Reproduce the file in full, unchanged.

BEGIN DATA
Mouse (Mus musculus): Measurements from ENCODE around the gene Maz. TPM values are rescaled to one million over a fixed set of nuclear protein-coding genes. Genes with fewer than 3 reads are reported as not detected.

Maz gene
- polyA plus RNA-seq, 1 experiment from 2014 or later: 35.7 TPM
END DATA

Mouse (Mus musculus): Measurements from ENCODE around the gene Maz. TPM values are rescaled to one million over a fixed set of nuclear protein-coding genes. Genes with fewer than 3 reads are reported as not detected.

Maz gene
- polyA plus RNA-seq, 1 experiment from 2014 or later: 35.7 TPM